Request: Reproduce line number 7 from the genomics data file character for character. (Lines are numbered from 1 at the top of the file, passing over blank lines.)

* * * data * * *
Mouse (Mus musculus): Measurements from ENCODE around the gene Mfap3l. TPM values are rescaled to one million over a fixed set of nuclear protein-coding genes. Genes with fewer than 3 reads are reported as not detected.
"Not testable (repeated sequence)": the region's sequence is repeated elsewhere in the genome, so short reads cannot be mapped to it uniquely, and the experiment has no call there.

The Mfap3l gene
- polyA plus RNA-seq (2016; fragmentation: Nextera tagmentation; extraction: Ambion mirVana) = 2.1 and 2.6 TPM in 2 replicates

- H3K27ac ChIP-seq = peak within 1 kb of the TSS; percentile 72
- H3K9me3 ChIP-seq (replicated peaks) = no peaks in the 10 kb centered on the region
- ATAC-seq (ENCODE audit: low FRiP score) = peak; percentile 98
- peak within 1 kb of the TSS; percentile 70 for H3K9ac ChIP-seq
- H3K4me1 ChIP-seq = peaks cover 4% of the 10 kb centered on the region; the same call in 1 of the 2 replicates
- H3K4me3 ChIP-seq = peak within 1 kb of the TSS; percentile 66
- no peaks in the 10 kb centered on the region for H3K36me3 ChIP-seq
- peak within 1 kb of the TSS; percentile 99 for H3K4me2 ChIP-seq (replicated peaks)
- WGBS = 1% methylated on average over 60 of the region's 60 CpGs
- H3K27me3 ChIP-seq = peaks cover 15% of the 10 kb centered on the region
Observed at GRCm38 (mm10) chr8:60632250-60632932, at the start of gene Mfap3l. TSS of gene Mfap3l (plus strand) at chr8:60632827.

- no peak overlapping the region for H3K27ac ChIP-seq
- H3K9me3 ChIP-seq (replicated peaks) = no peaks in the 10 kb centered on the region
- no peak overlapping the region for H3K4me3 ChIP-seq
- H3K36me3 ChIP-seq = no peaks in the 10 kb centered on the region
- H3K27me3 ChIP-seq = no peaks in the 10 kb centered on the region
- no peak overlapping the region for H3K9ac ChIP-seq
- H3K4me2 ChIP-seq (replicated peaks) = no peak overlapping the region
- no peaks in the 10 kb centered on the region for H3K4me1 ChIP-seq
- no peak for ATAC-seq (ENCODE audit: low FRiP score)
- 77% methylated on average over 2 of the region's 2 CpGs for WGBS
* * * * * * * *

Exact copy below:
- ATAC-seq (ENCODE audit: low FRiP score) = peak; percentile 98